Ecology is the study of relationships between organisms and their surroundings. This study is fundamental to an understanding of biology because organisms cannot live as isolated units. The activities which comprise their lives are dependent upon, and closely controlled by, their external circumstances, by the physical and chemical conditions in which they live and the populations of other organisms with which they interact. In addition, the activities of organisms have effects on their surroundings, altering them in various ways. Organisms therefore exist only as parts of a complex entity made up of interacting inorganic and biotic elements, to which we apply the term ecosystem.
All life on earth constitutes a single ecosystem divisible into innumerable parts. This book is concerned with the greatest of these divisions, the marine ecosystem, occupying a larger volume of the biosphere than any other. The marine ecosystem can be further subdivided into many component ecosystems in different parts of the sea.
Living processes involve energy exchanges. Energy for life is drawn primarily from solar radiation, transformed into the chemical energy of organic compounds by the photosynthetic processes of plants; thence transferred through the ecosystem by movements of materials within and between organisms, mainly through the agencies of feeding, growth, reproduction and decomposition. An ecosystem is therefore essentially a working, changing and evolving sequence of operations, powered by solar energy. In the long term, the intake of energy to the system is balanced by energy loss as heat. Most scientists believe that life began within the solar-powered environment of the ocean ecosystem. With the discovery in the 1970s of complex animal communities powered by geothermal energy at deep-sea vents (see Section 6.4.4), some scientists now argue that these vents may have allowed the first primitive organisms, such as bacteria, to evolve.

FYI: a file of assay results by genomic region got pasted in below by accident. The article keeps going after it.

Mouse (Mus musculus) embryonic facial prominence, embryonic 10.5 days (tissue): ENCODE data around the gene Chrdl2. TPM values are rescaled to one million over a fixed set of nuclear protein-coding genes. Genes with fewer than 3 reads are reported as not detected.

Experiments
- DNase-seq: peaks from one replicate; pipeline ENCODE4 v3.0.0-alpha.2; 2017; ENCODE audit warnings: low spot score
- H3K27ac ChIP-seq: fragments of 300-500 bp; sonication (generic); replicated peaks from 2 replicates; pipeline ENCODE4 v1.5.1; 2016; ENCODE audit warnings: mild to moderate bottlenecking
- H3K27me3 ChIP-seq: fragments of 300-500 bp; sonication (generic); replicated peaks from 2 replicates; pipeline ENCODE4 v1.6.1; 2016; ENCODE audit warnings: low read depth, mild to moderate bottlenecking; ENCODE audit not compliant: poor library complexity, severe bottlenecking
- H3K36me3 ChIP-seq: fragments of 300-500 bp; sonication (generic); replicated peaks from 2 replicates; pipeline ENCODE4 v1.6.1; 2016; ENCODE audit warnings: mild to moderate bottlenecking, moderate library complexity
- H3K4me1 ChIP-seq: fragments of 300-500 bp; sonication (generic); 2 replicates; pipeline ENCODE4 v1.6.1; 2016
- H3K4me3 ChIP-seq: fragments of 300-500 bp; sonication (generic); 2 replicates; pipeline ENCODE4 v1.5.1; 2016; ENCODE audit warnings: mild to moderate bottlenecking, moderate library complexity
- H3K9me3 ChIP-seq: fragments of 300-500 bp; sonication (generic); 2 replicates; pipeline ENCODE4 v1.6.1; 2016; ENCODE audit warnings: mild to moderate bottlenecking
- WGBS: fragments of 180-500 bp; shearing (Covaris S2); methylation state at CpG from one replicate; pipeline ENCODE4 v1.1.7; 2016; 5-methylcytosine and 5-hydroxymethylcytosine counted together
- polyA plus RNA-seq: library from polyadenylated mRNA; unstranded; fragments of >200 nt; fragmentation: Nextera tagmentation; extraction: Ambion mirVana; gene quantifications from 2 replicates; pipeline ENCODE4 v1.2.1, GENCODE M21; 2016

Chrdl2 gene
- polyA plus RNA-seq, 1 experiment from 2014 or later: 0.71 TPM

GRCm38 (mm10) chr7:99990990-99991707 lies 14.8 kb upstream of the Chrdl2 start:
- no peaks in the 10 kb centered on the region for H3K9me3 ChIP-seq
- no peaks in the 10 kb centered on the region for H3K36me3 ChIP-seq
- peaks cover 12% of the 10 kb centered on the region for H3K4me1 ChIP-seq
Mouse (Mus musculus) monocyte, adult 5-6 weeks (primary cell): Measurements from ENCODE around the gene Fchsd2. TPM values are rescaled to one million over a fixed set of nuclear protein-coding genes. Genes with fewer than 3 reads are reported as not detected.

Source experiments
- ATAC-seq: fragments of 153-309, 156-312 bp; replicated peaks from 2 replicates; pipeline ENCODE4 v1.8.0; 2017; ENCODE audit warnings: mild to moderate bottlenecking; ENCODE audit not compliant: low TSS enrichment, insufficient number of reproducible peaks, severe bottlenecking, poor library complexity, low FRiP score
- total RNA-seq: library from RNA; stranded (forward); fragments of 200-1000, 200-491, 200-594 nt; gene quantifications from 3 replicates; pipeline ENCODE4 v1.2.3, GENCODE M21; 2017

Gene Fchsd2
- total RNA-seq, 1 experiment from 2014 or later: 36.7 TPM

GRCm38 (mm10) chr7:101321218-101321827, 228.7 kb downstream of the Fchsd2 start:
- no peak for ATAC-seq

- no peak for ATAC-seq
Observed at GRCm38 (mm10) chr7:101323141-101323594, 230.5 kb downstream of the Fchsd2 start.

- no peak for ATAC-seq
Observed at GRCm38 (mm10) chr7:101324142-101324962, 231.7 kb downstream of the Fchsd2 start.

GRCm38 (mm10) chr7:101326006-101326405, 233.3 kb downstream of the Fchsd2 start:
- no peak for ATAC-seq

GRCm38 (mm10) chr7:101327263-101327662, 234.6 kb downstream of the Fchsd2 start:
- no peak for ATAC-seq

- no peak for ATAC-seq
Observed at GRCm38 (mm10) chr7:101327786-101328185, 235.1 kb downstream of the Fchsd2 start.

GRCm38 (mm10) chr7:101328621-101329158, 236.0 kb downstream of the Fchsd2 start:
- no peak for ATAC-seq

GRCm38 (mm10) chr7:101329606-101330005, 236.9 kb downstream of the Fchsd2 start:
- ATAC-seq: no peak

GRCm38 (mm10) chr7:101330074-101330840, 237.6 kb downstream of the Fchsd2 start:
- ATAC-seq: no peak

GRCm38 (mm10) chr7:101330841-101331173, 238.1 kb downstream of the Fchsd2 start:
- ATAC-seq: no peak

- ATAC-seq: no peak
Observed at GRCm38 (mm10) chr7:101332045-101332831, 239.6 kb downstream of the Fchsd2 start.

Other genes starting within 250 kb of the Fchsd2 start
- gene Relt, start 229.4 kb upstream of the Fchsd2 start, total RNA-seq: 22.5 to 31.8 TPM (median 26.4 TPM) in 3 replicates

The aim of marine ecological studies is to understand marine ecosystems as working processes. At present our knowledge is incomplete and only speculative analyses can be made. This book provides general information about how marine organisms are influenced by, and have effects on, their environment, and describes some of the methods of investigation which may eventually provide the necessary information for a better understanding of marine ecosystems. A good starting-
point is to describe briefly some of the major physical features of the oceans. There are several excellent introductory oceanography texts to which the student should refer for more detailed information. These are given in the references at the end of Chapter 1.
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Do we really want the one thing that gives us its resources unconditionally to suffer even more than it is suffering now? Nature, is a part of our being from the earliest human days. We respect Nature and it gives us its bounty, but in the recent past greedy money hungry corporations have made us all so destructive, so wasteful.